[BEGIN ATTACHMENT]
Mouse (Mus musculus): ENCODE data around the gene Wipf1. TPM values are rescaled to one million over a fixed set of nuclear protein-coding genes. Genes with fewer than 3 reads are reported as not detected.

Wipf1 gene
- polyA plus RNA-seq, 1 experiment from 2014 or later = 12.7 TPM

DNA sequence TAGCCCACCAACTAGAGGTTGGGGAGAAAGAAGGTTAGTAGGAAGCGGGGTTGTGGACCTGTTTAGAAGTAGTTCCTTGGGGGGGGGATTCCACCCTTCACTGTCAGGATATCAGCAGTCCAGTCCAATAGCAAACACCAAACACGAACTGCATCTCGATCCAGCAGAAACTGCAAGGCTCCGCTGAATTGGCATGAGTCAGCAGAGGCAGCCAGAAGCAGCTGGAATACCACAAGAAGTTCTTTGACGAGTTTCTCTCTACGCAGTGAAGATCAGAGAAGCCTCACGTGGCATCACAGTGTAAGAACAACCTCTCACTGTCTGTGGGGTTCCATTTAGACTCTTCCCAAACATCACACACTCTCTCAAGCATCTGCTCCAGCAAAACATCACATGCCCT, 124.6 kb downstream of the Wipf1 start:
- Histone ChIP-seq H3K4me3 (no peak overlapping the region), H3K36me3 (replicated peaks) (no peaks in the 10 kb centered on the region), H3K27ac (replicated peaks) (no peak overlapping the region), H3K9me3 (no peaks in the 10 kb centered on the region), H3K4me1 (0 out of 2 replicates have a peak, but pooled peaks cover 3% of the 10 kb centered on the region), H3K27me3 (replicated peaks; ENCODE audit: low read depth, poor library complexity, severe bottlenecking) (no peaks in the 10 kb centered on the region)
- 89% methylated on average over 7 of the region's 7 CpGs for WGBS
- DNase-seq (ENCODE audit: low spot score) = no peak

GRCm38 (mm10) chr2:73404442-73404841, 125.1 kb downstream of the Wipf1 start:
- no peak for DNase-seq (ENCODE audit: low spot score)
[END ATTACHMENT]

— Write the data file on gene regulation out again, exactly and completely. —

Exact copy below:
Mouse (Mus musculus): ENCODE data around the gene Wipf1. TPM values are rescaled to one million over a fixed set of nuclear protein-coding genes. Genes with fewer than 3 reads are reported as not detected.

Wipf1 gene
- polyA plus RNA-seq, 1 experiment from 2014 or later = 12.7 TPM

DNA sequence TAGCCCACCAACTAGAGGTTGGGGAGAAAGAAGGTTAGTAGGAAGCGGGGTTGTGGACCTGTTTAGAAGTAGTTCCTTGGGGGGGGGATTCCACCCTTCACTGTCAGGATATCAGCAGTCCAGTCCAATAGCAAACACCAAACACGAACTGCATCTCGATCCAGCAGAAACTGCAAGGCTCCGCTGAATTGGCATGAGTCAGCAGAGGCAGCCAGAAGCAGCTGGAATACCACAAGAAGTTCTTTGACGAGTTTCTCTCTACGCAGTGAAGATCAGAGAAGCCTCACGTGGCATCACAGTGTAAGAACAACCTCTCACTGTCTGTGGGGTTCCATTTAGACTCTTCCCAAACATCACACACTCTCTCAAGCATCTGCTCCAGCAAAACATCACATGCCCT, 124.6 kb downstream of the Wipf1 start:
- Histone ChIP-seq H3K4me3 (no peak overlapping the region), H3K36me3 (replicated peaks) (no peaks in the 10 kb centered on the region), H3K27ac (replicated peaks) (no peak overlapping the region), H3K9me3 (no peaks in the 10 kb centered on the region), H3K4me1 (0 out of 2 replicates have a peak, but pooled peaks cover 3% of the 10 kb centered on the region), H3K27me3 (replicated peaks; ENCODE audit: low read depth, poor library complexity, severe bottlenecking) (no peaks in the 10 kb centered on the region)
- 89% methylated on average over 7 of the region's 7 CpGs for WGBS
- DNase-seq (ENCODE audit: low spot score) = no peak

GRCm38 (mm10) chr2:73404442-73404841, 125.1 kb downstream of the Wipf1 start:
- no peak for DNase-seq (ENCODE audit: low spot score)